GUESTS SEATED IN THE FIRST LADY'S GALLERY
January 27, 2000
First Lady Hillary Rodham Clinton will be joined this evening, January 27, 2000, for President Clinton's State of the Union address by ten citizens who through their public activities are making an impact in their communities. The people chosen to sit with Mrs. Clinton represent the vast progress and promise of America at the beginning of a new millennium. They range from an activist parent to a student who participated in the AmeriCorps program to an Air Force captain decorated for his heroic service in Serbia. The following people make up the list of guests in the First Lady's Gallery:
Francis S. Collins, M.D., Ph.D., Director, National Human Genome Research Institute, National Institutes of
Francis S. Collins, M.D., Ph.D., is a physician-geneticist and the Director of the National Human Genome
Research Institute. In that role he oversees the government's fifteen-year project aimed at mapping and
sequencing all of the human DNA by the year 2003. Many consider this the most important scientific
undertaking of our time. The project is currently running ahead of schedule and under budget.
Beaufort Elementary School serves a predominantly low-income population of 573 students in grades Pre-K
through 5. Five years ago the school was classified as one of the worst 200 schools in South Carolina.
After implementing a five-year school improvement plan Beaufort Elementary was named a 1999 Blue Ribbon
School by the U.S. Department of Education. Last year, student performance at Beaufort Elementary exceeded
district and state averages in both reading and math. Beaufort has after-school and summer school programs
for remediation in reading and math. The school has also redesigned its daily calendar and lengthened its
school year to 200 days. The school receives Title I funding, and their district received Goals 2000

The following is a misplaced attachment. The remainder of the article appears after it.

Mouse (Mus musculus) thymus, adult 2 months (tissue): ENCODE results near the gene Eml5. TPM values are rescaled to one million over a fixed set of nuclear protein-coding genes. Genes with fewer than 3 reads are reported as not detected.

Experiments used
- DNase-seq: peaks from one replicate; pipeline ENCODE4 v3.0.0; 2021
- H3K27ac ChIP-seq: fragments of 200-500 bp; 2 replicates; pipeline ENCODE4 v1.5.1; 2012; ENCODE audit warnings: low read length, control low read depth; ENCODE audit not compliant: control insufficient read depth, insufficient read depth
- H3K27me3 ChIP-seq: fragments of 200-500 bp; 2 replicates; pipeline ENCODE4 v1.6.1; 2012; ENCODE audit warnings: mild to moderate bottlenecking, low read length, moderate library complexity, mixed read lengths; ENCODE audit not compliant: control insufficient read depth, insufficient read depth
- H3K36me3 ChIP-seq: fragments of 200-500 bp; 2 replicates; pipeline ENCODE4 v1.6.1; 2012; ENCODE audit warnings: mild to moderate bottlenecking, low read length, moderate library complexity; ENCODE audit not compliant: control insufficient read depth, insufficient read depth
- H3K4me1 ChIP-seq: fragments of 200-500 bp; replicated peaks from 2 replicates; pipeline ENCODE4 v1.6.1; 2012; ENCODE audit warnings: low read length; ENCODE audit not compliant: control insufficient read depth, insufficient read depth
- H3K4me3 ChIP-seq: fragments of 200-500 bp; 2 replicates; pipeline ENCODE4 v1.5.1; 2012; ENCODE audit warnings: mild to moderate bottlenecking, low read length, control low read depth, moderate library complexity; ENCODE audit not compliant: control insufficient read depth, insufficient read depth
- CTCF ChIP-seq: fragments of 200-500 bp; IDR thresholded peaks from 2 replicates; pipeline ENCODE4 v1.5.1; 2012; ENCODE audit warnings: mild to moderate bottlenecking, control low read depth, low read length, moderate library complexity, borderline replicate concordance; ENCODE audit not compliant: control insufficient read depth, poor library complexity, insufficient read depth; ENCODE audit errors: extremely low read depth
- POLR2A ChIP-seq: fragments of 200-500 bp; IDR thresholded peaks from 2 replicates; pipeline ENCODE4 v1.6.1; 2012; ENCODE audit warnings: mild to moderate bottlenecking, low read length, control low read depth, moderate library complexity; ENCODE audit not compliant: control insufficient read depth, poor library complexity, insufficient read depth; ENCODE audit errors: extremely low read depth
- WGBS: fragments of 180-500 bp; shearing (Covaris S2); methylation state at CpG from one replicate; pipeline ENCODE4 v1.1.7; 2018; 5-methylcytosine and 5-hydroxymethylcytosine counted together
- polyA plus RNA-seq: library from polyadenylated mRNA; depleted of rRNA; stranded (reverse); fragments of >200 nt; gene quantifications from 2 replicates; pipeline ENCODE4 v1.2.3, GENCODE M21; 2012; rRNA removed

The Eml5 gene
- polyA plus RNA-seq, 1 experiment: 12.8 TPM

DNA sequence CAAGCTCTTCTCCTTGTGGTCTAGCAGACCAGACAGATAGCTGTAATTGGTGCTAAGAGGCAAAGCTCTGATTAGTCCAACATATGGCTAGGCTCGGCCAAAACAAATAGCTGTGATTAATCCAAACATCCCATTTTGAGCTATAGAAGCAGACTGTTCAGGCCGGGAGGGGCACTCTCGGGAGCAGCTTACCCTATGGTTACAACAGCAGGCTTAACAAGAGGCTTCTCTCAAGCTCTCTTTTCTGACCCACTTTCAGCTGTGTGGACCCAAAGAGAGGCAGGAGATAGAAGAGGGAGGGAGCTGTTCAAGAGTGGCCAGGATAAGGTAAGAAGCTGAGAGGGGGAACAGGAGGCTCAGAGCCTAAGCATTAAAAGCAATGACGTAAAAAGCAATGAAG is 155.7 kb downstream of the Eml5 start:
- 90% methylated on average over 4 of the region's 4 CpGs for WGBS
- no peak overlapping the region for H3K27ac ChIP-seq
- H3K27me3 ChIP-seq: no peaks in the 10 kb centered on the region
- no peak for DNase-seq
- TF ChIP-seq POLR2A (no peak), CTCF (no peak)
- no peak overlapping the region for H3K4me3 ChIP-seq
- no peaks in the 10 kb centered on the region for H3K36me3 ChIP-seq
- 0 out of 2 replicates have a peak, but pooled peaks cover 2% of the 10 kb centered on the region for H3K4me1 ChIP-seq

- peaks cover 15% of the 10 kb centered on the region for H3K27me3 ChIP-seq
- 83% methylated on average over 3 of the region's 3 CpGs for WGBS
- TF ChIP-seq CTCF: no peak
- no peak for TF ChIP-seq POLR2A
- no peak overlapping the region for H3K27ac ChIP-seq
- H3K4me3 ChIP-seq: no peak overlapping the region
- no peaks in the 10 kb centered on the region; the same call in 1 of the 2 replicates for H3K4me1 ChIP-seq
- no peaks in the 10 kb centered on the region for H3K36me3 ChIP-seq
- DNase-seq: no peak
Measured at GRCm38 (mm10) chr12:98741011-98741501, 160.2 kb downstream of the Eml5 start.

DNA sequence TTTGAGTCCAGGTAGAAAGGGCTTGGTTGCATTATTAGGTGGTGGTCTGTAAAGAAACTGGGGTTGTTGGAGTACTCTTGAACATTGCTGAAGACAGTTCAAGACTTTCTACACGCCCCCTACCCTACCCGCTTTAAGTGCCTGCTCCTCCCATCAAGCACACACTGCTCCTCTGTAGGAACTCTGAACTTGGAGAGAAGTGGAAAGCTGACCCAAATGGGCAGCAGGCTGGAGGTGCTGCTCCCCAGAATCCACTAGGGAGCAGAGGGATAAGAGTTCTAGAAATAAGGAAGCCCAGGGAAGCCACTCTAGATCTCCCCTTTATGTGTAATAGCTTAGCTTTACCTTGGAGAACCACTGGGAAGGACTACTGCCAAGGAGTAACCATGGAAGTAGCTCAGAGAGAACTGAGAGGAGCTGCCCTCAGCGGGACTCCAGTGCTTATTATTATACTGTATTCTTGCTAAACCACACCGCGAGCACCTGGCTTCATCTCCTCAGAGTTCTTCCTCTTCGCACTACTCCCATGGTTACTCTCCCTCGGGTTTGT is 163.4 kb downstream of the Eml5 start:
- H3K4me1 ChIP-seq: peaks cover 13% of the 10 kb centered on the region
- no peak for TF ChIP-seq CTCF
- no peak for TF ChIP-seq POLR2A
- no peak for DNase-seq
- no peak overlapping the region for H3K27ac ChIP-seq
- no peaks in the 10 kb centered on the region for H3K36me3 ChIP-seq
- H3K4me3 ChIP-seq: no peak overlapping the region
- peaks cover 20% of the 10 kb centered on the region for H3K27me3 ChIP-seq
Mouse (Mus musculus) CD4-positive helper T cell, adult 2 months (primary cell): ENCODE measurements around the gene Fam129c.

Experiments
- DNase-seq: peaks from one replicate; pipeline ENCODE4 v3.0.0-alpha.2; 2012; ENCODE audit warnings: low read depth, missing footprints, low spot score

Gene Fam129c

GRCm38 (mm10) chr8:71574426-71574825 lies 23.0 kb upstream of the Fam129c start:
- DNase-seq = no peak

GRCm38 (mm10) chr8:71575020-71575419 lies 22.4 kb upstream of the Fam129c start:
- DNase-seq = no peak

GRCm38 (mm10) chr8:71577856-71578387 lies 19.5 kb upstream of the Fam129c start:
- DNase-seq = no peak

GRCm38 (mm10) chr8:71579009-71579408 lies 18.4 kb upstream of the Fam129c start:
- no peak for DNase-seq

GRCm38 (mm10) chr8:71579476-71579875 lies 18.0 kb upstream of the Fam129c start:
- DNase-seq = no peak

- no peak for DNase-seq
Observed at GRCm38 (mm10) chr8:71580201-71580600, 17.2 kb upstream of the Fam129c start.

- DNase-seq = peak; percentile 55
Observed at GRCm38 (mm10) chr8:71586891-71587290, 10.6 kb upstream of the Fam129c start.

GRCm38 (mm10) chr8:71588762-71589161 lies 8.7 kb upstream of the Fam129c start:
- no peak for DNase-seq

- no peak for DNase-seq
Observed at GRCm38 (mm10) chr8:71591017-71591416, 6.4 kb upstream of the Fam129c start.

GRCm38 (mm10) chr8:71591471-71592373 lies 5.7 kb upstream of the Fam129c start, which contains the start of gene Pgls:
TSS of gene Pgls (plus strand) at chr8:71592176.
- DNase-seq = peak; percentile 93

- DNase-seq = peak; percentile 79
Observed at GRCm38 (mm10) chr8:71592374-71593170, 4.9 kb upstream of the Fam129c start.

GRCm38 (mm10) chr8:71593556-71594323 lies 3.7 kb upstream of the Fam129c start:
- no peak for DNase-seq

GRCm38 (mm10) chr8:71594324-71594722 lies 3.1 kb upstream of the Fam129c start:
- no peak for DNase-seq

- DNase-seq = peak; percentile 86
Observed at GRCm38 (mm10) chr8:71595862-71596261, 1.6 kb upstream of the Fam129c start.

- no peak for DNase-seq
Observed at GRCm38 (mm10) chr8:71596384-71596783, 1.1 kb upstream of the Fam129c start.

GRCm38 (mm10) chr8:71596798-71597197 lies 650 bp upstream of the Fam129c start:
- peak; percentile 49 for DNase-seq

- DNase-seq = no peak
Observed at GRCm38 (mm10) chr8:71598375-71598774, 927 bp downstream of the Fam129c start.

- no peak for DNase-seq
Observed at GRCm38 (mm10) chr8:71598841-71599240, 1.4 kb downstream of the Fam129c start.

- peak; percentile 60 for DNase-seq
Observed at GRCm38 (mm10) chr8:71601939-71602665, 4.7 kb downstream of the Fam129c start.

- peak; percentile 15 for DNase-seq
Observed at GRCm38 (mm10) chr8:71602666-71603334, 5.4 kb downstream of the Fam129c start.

funding. As part of a statewide effort, the school district is reducing class sizes in the early grades, and
with state funding Beaufort Elementary has reduced class size in grades 1-3 from an average of 25 to 1 to an
average of 18 to 1. Beaufort was previously a 100% free and reduced lunch school, but with the recent
improvements it is now attracting students from private academies and other suburban schools. Ruth Summerlin
has been the principal at Beaufort for seven years, and was instrumental in the school turn-around.
Tom Mauser is the father of Columbine High School victim Daniel Mauser. Since the Columbine tragedy, Mauser
has become an outspoken advocate for reasonable gun-control legislation. He made his first public appearance
in support of stronger gun laws just 10 days after the Columbine incident, and also joined the First Lady at
the White House on Mother's Day last year for an event on gun violence and young people. This month he
announced that he was taking a one year leave of absence from his job at the Colorado Department of
Transportation to work full-time for gun-control legislation as the Director of Political Affairs for
SAFE Colorado (Sane Alternatives to the Firearms Epidemic).
Robert (Bob) Knowling Jr.
Bob Knowling is the CEO of Covad Communications, the nation's leading provider of "DSL" - an advanced
telecommunications service critical to providing high-speed Internet access to homes and businesses. He has
seen firsthand both the problem of finding skilled Information Technology (IT) workers and the troubling
scarcity of African-American and other minority men and women in the IT workforce. As chairman of the
Information Technology Association of America's Industry Committee, Knowling has been spearheading an effort
to diversify the IT workforce through comprehensive internship programs, a broad-based business commitment
from the employer community, and targeted education and outreach.
Lloyd Bentsen (Seated on House Floor)
Lloyd Bentsen served as Secretary of the Treasury for the first two years of the Clinton Administration. In
1993, the President asked Sec. Bentsen to lead the effort to pass the deficit reduction plan that passed
Congress by just one vote and paved the way for what is now the longest peacetime economic expansion in our